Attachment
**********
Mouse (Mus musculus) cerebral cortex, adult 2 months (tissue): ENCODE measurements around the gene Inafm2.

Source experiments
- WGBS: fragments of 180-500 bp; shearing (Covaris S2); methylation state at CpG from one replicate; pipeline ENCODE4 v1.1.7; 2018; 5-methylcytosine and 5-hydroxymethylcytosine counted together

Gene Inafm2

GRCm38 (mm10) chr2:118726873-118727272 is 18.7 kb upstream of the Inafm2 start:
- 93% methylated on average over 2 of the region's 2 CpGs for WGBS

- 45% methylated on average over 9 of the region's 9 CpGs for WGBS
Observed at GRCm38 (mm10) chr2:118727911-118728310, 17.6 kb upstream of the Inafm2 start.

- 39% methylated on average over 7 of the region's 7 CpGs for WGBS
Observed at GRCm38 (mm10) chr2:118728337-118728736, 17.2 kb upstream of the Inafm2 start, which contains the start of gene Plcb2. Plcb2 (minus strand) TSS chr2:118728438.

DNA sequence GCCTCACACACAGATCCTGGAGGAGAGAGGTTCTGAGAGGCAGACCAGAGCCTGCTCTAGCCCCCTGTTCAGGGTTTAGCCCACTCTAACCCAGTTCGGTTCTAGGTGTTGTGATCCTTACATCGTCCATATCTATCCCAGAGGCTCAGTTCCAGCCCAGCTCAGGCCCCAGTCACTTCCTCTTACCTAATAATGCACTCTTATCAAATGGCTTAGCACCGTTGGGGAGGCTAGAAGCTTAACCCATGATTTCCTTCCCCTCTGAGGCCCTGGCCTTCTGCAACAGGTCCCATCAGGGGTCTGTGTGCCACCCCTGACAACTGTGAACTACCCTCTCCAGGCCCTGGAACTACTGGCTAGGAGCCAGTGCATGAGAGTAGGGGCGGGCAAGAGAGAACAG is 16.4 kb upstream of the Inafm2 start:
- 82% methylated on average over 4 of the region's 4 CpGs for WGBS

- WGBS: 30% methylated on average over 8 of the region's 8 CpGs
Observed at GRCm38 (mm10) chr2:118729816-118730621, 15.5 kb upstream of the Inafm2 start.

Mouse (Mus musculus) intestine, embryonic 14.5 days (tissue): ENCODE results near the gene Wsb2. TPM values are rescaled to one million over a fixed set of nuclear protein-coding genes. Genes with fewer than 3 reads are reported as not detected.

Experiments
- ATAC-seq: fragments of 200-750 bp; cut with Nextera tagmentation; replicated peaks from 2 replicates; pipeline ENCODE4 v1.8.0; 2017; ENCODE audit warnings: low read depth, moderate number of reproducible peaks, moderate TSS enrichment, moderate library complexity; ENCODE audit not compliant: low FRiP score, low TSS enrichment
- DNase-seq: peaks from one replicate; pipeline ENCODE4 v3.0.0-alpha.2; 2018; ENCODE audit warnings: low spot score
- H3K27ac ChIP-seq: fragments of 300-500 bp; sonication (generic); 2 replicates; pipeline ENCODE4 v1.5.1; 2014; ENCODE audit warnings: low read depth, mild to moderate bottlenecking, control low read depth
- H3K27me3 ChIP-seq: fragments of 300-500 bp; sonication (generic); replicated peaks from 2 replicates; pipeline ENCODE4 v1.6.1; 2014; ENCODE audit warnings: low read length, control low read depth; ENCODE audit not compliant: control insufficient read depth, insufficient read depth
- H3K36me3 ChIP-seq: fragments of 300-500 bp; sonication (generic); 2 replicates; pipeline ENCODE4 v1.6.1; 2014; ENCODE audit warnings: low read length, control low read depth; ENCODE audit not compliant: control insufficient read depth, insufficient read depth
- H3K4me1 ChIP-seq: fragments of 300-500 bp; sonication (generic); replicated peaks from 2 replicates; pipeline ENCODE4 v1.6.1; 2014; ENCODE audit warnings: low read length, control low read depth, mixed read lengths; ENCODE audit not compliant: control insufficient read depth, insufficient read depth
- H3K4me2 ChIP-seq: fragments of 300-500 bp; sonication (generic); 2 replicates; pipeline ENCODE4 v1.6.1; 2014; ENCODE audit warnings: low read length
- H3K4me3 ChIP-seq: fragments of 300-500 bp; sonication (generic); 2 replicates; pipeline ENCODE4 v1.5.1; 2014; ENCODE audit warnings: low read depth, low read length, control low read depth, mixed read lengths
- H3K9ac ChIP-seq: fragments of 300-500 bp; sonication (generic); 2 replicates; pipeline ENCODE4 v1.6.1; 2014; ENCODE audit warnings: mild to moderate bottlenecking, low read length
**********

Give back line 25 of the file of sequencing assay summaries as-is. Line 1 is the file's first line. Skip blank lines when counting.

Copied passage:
- H3K9ac ChIP-seq: fragments of 300-500 bp; sonication (generic); 2 replicates; pipeline ENCODE4 v1.6.1; 2014; ENCODE audit warnings: mild to moderate bottlenecking, low read length